Feed on

Scanned Photo-10
Africa. Experiences.


Even thinking about it now takes me back to the smell of chai and mandazis. I can almost taste the rich aromas of the coffee and tea plantations we drove by daily to get to school and church. Or the not-so-pleasant stench of “goat city” that, we too, had to drive through to get to school and church. I can see my white Keds turned red Keds from the red clay dirt that seemed to find it’s way into just about every nook and cranny of our lives. I can hear the sound of silence – sweet, calm and serene – on a typical night, where you can still see every star immeasurably scattered across the vast and boundless Kenyan sky. Coastal vacations on the white sands of Mombasa – the succulent salt air wafting through our hotel room beckoning us to put our toes in the sand and walk for miles. Reaching Mount Longanot’s highest peak – laden with camera, food and pretty much everything my mom thought we might need for a fun, “little hike” – as a family.


There are subtle, and then many not-so-subtle, moments when I look at my own children and it hits me that they are so “American”. I scratch my head and fret that because my adult life has led me to settle in the United States, my children may never have the opportunities like I had growing up. I stress about it…a lot. I hear “Americana” dribble from Sydney’s six-year-old mouth and I just want to cry. Will she ever realize that the world is much, much bigger and holds infinitely more, than her collection of Sleeping Beauty paraphernalia and stash of “golden” rocks hiding in her jewelry box? I know…she’s only six, but I desperately want her to know what I only wish I could have grasped as a little girl: that those experiences that take us outside and beyond the ordinariness of life, are the very things that open our hearts, minds and souls to a measureless world called “life”. I want my kids to actually have something to write about someday. I want them to be able to remember “the time we…”. I want them to breathe air that doesn’t smell sweet, or lose their shoes in something really disgusting, catch a parasite or two, sit in a room with five different languages carrying on conversations, set up a picnic five feet away from a python. I want them to know that there is ministry far more dangerous than an internship in Detroit; an adventure far more exciting than a vacation to Disney World; and a cultural experience far more unique than Canada.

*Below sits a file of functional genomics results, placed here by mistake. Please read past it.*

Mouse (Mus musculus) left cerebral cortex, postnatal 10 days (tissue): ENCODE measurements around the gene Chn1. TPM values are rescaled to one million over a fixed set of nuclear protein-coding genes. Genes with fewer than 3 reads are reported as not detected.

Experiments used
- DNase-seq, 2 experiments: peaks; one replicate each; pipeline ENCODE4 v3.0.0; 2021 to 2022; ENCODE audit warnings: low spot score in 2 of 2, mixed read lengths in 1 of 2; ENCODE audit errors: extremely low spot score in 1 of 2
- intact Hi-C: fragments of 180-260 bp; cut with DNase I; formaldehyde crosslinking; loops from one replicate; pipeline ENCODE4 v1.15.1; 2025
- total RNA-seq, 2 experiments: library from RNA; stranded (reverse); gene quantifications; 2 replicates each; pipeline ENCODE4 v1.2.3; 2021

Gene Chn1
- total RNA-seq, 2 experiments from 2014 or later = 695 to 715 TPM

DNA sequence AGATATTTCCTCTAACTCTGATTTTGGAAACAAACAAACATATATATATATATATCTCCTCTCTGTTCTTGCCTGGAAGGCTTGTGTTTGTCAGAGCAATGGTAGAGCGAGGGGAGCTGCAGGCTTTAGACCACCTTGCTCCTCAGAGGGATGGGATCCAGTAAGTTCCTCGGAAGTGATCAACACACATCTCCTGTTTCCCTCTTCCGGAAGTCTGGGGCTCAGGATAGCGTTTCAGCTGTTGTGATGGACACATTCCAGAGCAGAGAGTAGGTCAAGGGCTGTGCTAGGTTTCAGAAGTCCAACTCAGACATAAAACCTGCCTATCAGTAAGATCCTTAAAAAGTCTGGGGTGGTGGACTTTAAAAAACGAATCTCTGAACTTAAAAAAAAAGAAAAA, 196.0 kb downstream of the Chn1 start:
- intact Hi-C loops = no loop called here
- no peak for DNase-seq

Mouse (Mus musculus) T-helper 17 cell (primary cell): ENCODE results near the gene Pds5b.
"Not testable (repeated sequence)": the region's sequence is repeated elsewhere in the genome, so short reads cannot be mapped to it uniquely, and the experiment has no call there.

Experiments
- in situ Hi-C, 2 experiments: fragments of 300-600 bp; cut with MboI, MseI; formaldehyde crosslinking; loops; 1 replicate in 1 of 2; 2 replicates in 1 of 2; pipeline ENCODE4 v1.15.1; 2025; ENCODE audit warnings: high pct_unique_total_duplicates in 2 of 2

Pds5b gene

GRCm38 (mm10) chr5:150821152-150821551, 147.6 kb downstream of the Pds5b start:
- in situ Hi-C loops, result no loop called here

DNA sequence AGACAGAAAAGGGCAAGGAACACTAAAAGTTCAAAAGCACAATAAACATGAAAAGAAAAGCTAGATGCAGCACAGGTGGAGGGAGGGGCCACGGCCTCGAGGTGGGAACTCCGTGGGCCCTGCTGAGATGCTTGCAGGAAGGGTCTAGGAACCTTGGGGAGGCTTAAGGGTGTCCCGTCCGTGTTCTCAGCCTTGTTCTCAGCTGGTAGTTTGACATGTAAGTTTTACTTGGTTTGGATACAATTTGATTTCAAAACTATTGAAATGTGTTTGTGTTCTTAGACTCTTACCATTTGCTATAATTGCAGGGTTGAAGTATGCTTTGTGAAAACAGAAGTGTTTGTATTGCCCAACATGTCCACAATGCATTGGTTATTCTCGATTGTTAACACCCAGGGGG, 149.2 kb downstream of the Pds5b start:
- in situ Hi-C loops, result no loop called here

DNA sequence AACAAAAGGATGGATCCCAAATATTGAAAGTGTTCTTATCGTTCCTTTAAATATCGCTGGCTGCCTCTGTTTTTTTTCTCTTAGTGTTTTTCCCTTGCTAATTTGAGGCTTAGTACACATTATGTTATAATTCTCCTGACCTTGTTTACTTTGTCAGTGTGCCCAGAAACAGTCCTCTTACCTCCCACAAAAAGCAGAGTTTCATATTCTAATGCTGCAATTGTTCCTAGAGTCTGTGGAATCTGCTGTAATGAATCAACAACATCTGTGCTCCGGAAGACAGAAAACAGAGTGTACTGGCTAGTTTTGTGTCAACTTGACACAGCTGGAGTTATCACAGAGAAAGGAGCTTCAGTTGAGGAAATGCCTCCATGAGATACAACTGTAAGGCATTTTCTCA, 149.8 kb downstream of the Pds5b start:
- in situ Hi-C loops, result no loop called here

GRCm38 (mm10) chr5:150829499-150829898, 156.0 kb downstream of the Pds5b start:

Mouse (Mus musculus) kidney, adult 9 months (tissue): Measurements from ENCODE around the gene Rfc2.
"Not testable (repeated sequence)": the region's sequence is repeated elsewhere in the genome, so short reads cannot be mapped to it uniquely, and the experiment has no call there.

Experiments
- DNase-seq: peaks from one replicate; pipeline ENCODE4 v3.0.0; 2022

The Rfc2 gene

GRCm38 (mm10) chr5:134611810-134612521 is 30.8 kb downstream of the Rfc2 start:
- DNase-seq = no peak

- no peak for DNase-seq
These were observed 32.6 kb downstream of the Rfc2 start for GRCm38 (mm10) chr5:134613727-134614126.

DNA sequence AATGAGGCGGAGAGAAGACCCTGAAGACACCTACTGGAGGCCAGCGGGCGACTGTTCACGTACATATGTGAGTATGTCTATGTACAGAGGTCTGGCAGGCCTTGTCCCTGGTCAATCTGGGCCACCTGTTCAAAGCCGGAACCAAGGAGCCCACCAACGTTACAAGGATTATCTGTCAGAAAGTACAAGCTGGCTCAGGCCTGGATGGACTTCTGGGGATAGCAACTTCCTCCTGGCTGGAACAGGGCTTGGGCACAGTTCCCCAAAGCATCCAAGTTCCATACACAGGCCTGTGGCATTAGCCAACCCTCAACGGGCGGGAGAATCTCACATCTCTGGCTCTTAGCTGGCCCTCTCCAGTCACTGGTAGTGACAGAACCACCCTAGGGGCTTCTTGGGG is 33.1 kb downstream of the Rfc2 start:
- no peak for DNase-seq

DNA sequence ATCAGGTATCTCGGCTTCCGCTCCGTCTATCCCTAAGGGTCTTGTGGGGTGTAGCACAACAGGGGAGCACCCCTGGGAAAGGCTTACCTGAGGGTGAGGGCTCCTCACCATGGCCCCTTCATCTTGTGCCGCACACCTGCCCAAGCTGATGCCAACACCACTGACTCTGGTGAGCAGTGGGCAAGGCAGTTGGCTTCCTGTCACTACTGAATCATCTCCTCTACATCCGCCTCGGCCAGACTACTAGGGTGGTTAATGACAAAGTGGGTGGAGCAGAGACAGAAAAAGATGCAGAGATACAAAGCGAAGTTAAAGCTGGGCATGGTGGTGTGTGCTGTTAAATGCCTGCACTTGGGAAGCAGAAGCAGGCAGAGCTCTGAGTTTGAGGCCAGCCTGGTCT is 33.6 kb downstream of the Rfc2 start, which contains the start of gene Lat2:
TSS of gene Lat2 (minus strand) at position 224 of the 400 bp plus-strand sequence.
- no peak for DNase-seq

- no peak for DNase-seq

My brain is a never-ending tirade of an unsatisfied wish list. I thought I was weird growing up because my experiences were so out-of-the-ordinary. Yet, here I am – the grown-up me – realizing just how extra-ordinary those adventures actually were. Even as I write this, I find myself challenged to take all of those encounters and incidents, collect them warmly in my heart, and allow God to use them through me. They are a part of my life story. They have shaped me and made me the woman I am today. While my children may not grow up overseas and share the same stories I write about, their’s too will be great. They have me for their mom, and through the telling of my own experiences, their minds will be opened to endless possibilities of the places they can go and the things they can do! Maybe they won’t grow up in Africa, but I am certain they will have a desperate longing to go there someday, taste the nyama choma, smell the maize crackling on a make-shift grill along the street, and hold the tiny, orphaned, diaper-less babies.


Experiences. My experiences. They may not grace the pages of a book or magazine, or be the topic of conversation at the next social gathering, but my experiences will hopefully inspire and encourage my own children to reach for the stars and seek wild, insane adventures of their own.

If you're new here, you may want to subscribe to my RSS feed. Thanks for visiting!

Leave a Reply